Ernie Ball Music Man Tim Commerford Artist Series StingRay review

Testing the Rage Against the Machine bass player's innovative active short-scale model

Ernie Ball Music Man Tim Commerford Artist Series StingRay
(Image: © Ernie Ball Music Man Tim Commerford)

Guitar World Verdict

Tim Commerford has spec’d a smartly designed bass with several ingenious tweaks, which make this ideal for any number of clean and distorted styles. Now we just need EBMM to make more!


  • +

    Huge sound.

  • +

    The string mutes and adjustable finger ramp are well-designed and effective.

  • +

    Great feel.


  • -

    There aren’t enough of them.

  • -

    And, as a result, they’re pricey.

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For the past three years, Ernie Ball Music Man has been steadily introducing signature bass guitars for heroes of the low-end, including Vulfpeck’s Joe Dart, Dream Theater’s John Myung, MxPx’s Mike Herrera and AC/DC’s Cliff Williams.

Each one uses the basic template of an existing model with slight tweaks to personalise it to the player. So far, that has mostly meant streamlining electronics and controls.

Their latest collaboration with Tim Commerford follows the same blueprint except for the less-is-more concept. Instead, the Rage Against The Machine, Audioslave and Prophets of Rage bassist worked with the company to come up with four variants of the StingRay: a passive full-scale, an active full-scale, a passive short-scale, and an active short-scale.

The basses all have standard pickups and controls and have been streamlined only in production numbers: each version is limited to just 50 units worldwide. We got our hands on one of the active short-scale models to see if the little beast can muster the monstrous tones for which Commerford is known. 

Ernie Ball Music Man Tim Commerford Artist Series StingRay

(Image credit: Ernie Ball Music Man)

As with any short-scale, this bass feels small as soon as you take it out of the case, but its construction makes it feel solid as a rock. It’s crafted with an ash body in a natural finish with a black pickguard – a configuration Commerford latched onto by way of slap legend Louis Johnson – as well as a maple neck and fingerboard.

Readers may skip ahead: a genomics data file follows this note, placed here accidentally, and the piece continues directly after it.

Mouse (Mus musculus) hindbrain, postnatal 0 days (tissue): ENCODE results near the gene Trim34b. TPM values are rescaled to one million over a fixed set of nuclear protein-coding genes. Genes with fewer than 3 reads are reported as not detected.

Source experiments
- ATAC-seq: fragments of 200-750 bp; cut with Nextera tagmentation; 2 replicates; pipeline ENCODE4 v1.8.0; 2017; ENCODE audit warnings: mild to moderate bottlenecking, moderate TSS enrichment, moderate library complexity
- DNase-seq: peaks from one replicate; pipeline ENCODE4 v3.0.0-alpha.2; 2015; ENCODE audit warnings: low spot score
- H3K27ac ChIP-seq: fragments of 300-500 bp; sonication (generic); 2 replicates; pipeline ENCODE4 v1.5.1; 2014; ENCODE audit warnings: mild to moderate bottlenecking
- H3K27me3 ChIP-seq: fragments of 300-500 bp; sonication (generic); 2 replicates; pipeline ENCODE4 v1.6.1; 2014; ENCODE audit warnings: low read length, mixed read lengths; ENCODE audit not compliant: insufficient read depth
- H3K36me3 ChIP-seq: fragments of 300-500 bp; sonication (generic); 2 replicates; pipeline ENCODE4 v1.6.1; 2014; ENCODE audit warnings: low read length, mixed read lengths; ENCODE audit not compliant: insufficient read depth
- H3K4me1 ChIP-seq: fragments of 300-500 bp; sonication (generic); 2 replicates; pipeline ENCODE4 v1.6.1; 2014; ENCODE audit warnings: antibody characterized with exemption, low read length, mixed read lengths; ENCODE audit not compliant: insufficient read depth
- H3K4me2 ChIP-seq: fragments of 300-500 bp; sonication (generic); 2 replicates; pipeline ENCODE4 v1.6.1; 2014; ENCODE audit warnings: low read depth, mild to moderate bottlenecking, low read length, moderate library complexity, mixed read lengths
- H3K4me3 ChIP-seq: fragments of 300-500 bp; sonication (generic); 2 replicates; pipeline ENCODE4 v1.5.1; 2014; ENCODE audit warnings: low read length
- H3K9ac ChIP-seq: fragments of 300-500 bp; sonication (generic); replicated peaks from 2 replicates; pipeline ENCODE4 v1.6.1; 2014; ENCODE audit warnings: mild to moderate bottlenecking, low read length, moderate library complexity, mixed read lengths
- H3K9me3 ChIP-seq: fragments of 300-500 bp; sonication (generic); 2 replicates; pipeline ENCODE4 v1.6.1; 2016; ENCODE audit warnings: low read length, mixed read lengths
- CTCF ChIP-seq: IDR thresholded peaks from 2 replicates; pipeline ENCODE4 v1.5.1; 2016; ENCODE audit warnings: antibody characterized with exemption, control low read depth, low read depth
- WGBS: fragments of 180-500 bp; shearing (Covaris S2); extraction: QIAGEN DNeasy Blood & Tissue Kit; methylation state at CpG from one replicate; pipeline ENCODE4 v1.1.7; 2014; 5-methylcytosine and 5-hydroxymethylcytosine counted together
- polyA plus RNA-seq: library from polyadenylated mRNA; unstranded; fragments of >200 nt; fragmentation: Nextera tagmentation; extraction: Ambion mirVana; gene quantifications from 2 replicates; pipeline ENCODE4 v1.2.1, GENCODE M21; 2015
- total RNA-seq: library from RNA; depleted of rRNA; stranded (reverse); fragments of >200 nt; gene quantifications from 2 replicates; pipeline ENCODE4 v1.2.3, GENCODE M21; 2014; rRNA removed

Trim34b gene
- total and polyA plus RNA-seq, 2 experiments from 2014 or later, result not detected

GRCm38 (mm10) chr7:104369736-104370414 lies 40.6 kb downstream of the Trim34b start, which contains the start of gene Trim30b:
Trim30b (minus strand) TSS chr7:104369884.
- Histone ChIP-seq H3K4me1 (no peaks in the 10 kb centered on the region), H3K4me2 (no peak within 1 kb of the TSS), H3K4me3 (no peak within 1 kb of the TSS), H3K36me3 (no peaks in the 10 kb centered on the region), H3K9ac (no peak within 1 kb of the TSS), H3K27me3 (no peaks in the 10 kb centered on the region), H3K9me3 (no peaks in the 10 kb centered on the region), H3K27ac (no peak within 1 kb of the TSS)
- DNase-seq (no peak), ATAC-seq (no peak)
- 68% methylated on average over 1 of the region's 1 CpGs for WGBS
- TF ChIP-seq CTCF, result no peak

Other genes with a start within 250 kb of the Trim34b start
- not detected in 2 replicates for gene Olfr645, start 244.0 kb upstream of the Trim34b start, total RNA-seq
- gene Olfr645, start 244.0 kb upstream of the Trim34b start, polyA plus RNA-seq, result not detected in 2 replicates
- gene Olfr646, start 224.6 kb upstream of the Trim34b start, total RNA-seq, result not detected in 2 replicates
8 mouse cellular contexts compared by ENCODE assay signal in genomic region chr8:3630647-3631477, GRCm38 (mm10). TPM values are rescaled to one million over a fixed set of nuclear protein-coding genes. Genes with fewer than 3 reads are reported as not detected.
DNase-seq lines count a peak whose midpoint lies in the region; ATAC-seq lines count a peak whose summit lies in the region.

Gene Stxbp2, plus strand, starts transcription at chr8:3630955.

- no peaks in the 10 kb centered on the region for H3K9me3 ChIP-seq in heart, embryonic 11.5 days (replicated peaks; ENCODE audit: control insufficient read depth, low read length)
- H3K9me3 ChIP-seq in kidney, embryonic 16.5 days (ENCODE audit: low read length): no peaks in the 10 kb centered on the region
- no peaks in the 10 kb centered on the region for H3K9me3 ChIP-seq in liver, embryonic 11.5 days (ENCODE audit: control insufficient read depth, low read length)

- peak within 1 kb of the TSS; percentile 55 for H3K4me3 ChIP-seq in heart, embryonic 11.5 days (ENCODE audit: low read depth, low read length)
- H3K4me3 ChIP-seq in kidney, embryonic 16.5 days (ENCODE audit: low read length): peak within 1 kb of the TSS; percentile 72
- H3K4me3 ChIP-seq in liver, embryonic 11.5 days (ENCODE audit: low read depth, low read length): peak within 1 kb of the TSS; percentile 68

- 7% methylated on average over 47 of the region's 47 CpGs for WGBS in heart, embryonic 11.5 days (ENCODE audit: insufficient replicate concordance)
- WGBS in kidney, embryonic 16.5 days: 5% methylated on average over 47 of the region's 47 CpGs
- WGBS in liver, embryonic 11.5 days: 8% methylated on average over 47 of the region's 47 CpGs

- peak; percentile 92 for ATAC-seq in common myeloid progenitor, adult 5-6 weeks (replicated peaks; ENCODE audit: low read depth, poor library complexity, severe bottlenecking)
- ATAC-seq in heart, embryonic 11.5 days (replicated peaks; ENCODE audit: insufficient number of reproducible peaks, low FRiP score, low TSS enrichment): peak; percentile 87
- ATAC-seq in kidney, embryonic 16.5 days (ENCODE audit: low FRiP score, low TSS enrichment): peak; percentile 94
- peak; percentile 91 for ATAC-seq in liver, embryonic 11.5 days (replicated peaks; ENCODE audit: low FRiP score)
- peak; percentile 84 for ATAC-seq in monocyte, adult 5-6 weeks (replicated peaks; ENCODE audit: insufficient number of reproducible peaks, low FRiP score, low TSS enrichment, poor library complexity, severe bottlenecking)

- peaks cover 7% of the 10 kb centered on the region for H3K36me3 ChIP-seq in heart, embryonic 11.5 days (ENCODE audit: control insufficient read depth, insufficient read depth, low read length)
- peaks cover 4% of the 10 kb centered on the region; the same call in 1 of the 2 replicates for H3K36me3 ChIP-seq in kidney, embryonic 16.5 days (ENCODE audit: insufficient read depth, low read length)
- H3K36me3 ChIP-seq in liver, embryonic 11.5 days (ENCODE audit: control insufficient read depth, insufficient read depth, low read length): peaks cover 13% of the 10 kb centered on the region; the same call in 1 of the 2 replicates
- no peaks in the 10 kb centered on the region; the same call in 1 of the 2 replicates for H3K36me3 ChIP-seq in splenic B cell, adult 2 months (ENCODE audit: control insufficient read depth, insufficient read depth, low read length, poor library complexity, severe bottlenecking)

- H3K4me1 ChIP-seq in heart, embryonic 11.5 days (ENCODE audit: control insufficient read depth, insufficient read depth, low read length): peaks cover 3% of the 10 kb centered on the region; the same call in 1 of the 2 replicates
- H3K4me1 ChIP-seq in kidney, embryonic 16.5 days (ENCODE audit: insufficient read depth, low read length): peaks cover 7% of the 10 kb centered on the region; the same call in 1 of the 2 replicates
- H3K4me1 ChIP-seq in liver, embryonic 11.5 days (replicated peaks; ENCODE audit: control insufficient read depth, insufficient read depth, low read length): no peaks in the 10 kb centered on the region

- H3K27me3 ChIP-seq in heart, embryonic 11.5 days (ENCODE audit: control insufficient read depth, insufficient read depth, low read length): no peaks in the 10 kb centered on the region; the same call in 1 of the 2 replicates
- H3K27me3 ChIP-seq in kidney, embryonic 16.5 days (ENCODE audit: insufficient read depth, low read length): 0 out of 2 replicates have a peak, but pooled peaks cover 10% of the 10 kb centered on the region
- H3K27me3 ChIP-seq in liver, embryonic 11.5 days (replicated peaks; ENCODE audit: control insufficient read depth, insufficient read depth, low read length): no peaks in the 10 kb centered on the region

The neck has a gunstock oil and hand-rubbed special wax blend finish, leaving it silky smooth to the touch. The whole package weighs in at just over seven pounds, which I found to be light enough to sling around but heavy enough to feel substantial. 

Aside from what we think of as a classic StingRay, there are two main features that are unique to Commerford’s new axe. First is the height-adjustable finger ramp, which sits snugly against the bass’s single neodymium humbucker. It offers an extra couple of inches of thumb real estate to find your sweet spot for plucking. Its height is set simply with four screws to line it up with your pickup. Conversely, you can lower it all the way to be flush with the pickguard.

Ernie Ball Music Man Tim Commerford Artist Series StingRay

(Image credit: Ernie Ball Music Man)

The second new feature is the adjustable mute pads built into the bass’s bridge. First found on early StingRay models, the system gives each string its own foam pad that can be raised or lowered by a thumbscrew. The screws sit directly under the string, so you have to reach in between the strings to adjust. Rounding out the spec list is a fine set of hardware with a compensated nut, slick lightweight tuners, and a string-thru-body bridge.

As for sounds, there’s no getting away from it – this is a StingRay. Even though short-scales tend to be darker sounding, the pickup sounds just like you might expect: super punchy with a snarling midrange. The pickup and electronics were dead silent, making this a great option for studio work as well as the stage.

The three-band EQ also adds to this factor; each control’s voicing is highly musical. Dialling in a little bass added a warm heft rather than any tubbiness. The mids merely accent the punch, while the treble knob added top end bite. I did find that I leaned toward turning up the bass to add a bit more girth to the natural sound.

Ernie Ball Music Man Tim Commerford Artist Series StingRay

(Image credit: Ernie Ball Music Man)

Before even getting to the EQ, there are tons of fun to be had with the mute pads. I spent a good long while just geeking out on adjusting the mutes between lightly touching the strings and squashing into them.

Commerford explains he uses them to dampen overtones when kicking on his overdrives. This certainly does the trick, but I had just as much fun exploring its vintage textures. You can jam RATM’s Bombtrack on this bass just as easily as Tyrone Davis’s If I Could Turn Back the Hands of Time. You can also get creative, leaving the low strings for bass notes and chording on muted higher strings for interesting textures.

This bass is American made and carries a price tag to match, but simply put, EBMM has knocked it out of the park with this bass. Even in a smaller setup, they’ve captured Commerford’s powerful sound in an extremely comfortable package. This bass doesn’t need to have his name on it to be great, but it does live up to his reputation. Let’s just hope that the models continue beyond this limited edition run!


  • Price: $2,999
  • Made in: USA
  • Body: Ash
  • Neck: Select maple, 30”
  • Neck joint: Five-bolt, sculpted neck joint
  • Nut width: 38.1 mm
  • Fingerboard: Maple
  • Frets: 22 high-profile stainless steel
  • Pickups: Single humbucker with neodymium magnets
  • Electronics: Three-band active 18-volt preamp
  • Controls: Volume, treble, mid, bass
  • Hardware: Custom Music Man tuners, string-thru-body bridge with adjustable mutes
  • Weight: 3.3kg / 7.3lbs
  • Case/gig bag included? Yes 
  • Left-hand option available? No
  • More information: Ernie Ball Music Man

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